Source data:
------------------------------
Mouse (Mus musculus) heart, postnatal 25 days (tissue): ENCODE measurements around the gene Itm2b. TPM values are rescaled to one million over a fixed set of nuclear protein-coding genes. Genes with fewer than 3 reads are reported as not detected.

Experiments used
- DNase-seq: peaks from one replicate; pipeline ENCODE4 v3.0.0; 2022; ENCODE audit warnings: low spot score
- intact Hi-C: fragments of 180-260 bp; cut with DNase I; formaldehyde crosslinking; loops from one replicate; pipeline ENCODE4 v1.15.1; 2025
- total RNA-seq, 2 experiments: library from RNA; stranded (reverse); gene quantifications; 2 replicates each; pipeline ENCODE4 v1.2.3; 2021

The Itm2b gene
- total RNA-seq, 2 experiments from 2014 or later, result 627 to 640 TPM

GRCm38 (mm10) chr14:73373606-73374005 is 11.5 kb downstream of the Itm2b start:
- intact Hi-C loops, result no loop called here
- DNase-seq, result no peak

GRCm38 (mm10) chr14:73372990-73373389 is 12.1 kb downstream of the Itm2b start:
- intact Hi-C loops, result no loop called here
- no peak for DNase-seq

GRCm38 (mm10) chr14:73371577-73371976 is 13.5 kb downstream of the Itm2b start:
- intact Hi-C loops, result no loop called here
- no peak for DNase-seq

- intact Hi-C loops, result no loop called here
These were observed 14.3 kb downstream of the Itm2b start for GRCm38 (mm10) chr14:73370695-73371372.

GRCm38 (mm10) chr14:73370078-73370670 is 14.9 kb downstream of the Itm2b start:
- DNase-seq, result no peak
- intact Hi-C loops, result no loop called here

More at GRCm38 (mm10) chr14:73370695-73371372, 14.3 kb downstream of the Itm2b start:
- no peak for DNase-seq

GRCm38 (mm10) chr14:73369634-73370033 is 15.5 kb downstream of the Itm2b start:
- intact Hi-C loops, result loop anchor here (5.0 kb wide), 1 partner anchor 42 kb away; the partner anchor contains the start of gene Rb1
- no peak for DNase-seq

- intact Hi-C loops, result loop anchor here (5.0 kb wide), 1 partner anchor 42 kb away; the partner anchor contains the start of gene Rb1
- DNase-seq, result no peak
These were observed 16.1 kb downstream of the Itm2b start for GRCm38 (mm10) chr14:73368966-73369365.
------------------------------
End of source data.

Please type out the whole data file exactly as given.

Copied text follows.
Mouse (Mus musculus) heart, postnatal 25 days (tissue): ENCODE measurements around the gene Itm2b. TPM values are rescaled to one million over a fixed set of nuclear protein-coding genes. Genes with fewer than 3 reads are reported as not detected.

Experiments used
- DNase-seq: peaks from one replicate; pipeline ENCODE4 v3.0.0; 2022; ENCODE audit warnings: low spot score
- intact Hi-C: fragments of 180-260 bp; cut with DNase I; formaldehyde crosslinking; loops from one replicate; pipeline ENCODE4 v1.15.1; 2025
- total RNA-seq, 2 experiments: library from RNA; stranded (reverse); gene quantifications; 2 replicates each; pipeline ENCODE4 v1.2.3; 2021

The Itm2b gene
- total RNA-seq, 2 experiments from 2014 or later, result 627 to 640 TPM

GRCm38 (mm10) chr14:73373606-73374005 is 11.5 kb downstream of the Itm2b start:
- intact Hi-C loops, result no loop called here
- DNase-seq, result no peak

GRCm38 (mm10) chr14:73372990-73373389 is 12.1 kb downstream of the Itm2b start:
- intact Hi-C loops, result no loop called here
- no peak for DNase-seq

GRCm38 (mm10) chr14:73371577-73371976 is 13.5 kb downstream of the Itm2b start:
- intact Hi-C loops, result no loop called here
- no peak for DNase-seq

- intact Hi-C loops, result no loop called here
These were observed 14.3 kb downstream of the Itm2b start for GRCm38 (mm10) chr14:73370695-73371372.

GRCm38 (mm10) chr14:73370078-73370670 is 14.9 kb downstream of the Itm2b start:
- DNase-seq, result no peak
- intact Hi-C loops, result no loop called here

More at GRCm38 (mm10) chr14:73370695-73371372, 14.3 kb downstream of the Itm2b start:
- no peak for DNase-seq

GRCm38 (mm10) chr14:73369634-73370033 is 15.5 kb downstream of the Itm2b start:
- intact Hi-C loops, result loop anchor here (5.0 kb wide), 1 partner anchor 42 kb away; the partner anchor contains the start of gene Rb1
- no peak for DNase-seq

- intact Hi-C loops, result loop anchor here (5.0 kb wide), 1 partner anchor 42 kb away; the partner anchor contains the start of gene Rb1
- DNase-seq, result no peak
These were observed 16.1 kb downstream of the Itm2b start for GRCm38 (mm10) chr14:73368966-73369365.